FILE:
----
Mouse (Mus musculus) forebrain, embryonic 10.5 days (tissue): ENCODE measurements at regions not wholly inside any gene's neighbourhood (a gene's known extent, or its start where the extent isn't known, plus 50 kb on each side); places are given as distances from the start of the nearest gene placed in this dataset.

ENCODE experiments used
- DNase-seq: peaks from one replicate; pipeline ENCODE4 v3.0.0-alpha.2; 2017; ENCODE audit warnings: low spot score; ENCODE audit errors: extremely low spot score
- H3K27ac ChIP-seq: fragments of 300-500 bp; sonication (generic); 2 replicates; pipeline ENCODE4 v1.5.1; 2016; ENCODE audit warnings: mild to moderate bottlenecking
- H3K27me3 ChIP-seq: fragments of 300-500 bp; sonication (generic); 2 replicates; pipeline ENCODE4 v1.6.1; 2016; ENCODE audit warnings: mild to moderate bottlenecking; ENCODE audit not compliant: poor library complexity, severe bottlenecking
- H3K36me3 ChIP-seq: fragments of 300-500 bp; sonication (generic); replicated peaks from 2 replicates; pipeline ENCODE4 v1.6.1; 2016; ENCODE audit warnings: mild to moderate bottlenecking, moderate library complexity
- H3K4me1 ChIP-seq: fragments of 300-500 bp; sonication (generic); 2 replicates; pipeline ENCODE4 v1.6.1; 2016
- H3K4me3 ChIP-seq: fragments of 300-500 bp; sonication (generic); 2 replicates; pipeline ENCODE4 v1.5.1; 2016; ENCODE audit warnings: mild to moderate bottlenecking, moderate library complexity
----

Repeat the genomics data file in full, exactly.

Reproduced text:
Mouse (Mus musculus) forebrain, embryonic 10.5 days (tissue): ENCODE measurements at regions not wholly inside any gene's neighbourhood (a gene's known extent, or its start where the extent isn't known, plus 50 kb on each side); places are given as distances from the start of the nearest gene placed in this dataset.

ENCODE experiments used
- DNase-seq: peaks from one replicate; pipeline ENCODE4 v3.0.0-alpha.2; 2017; ENCODE audit warnings: low spot score; ENCODE audit errors: extremely low spot score
- H3K27ac ChIP-seq: fragments of 300-500 bp; sonication (generic); 2 replicates; pipeline ENCODE4 v1.5.1; 2016; ENCODE audit warnings: mild to moderate bottlenecking
- H3K27me3 ChIP-seq: fragments of 300-500 bp; sonication (generic); 2 replicates; pipeline ENCODE4 v1.6.1; 2016; ENCODE audit warnings: mild to moderate bottlenecking; ENCODE audit not compliant: poor library complexity, severe bottlenecking
- H3K36me3 ChIP-seq: fragments of 300-500 bp; sonication (generic); replicated peaks from 2 replicates; pipeline ENCODE4 v1.6.1; 2016; ENCODE audit warnings: mild to moderate bottlenecking, moderate library complexity
- H3K4me1 ChIP-seq: fragments of 300-500 bp; sonication (generic); 2 replicates; pipeline ENCODE4 v1.6.1; 2016
- H3K4me3 ChIP-seq: fragments of 300-500 bp; sonication (generic); 2 replicates; pipeline ENCODE4 v1.5.1; 2016; ENCODE audit warnings: mild to moderate bottlenecking, moderate library complexity